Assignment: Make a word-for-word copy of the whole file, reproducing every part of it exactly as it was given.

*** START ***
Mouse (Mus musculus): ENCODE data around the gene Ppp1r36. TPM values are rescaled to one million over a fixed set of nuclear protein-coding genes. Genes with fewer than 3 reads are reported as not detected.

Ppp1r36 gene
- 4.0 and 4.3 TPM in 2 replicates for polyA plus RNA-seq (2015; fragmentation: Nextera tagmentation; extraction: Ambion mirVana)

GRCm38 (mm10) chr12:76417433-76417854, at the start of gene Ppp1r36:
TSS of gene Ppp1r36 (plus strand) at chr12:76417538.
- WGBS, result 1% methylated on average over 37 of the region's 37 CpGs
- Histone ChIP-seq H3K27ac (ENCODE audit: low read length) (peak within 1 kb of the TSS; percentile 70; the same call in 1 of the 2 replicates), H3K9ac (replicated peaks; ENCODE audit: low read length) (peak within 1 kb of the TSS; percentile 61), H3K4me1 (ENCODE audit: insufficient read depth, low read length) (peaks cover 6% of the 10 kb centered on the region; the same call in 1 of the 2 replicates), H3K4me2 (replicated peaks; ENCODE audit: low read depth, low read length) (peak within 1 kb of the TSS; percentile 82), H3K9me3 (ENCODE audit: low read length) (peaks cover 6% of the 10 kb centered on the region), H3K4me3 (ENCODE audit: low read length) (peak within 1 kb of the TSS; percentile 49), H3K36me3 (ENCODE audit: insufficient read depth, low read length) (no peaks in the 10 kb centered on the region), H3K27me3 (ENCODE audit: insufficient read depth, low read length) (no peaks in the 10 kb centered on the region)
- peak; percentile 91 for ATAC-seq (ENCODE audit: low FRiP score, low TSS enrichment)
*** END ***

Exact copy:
Mouse (Mus musculus): ENCODE data around the gene Ppp1r36. TPM values are rescaled to one million over a fixed set of nuclear protein-coding genes. Genes with fewer than 3 reads are reported as not detected.

Ppp1r36 gene
- 4.0 and 4.3 TPM in 2 replicates for polyA plus RNA-seq (2015; fragmentation: Nextera tagmentation; extraction: Ambion mirVana)

GRCm38 (mm10) chr12:76417433-76417854, at the start of gene Ppp1r36:
TSS of gene Ppp1r36 (plus strand) at chr12:76417538.
- WGBS, result 1% methylated on average over 37 of the region's 37 CpGs
- Histone ChIP-seq H3K27ac (ENCODE audit: low read length) (peak within 1 kb of the TSS; percentile 70; the same call in 1 of the 2 replicates), H3K9ac (replicated peaks; ENCODE audit: low read length) (peak within 1 kb of the TSS; percentile 61), H3K4me1 (ENCODE audit: insufficient read depth, low read length) (peaks cover 6% of the 10 kb centered on the region; the same call in 1 of the 2 replicates), H3K4me2 (replicated peaks; ENCODE audit: low read depth, low read length) (peak within 1 kb of the TSS; percentile 82), H3K9me3 (ENCODE audit: low read length) (peaks cover 6% of the 10 kb centered on the region), H3K4me3 (ENCODE audit: low read length) (peak within 1 kb of the TSS; percentile 49), H3K36me3 (ENCODE audit: insufficient read depth, low read length) (no peaks in the 10 kb centered on the region), H3K27me3 (ENCODE audit: insufficient read depth, low read length) (no peaks in the 10 kb centered on the region)
- peak; percentile 91 for ATAC-seq (ENCODE audit: low FRiP score, low TSS enrichment)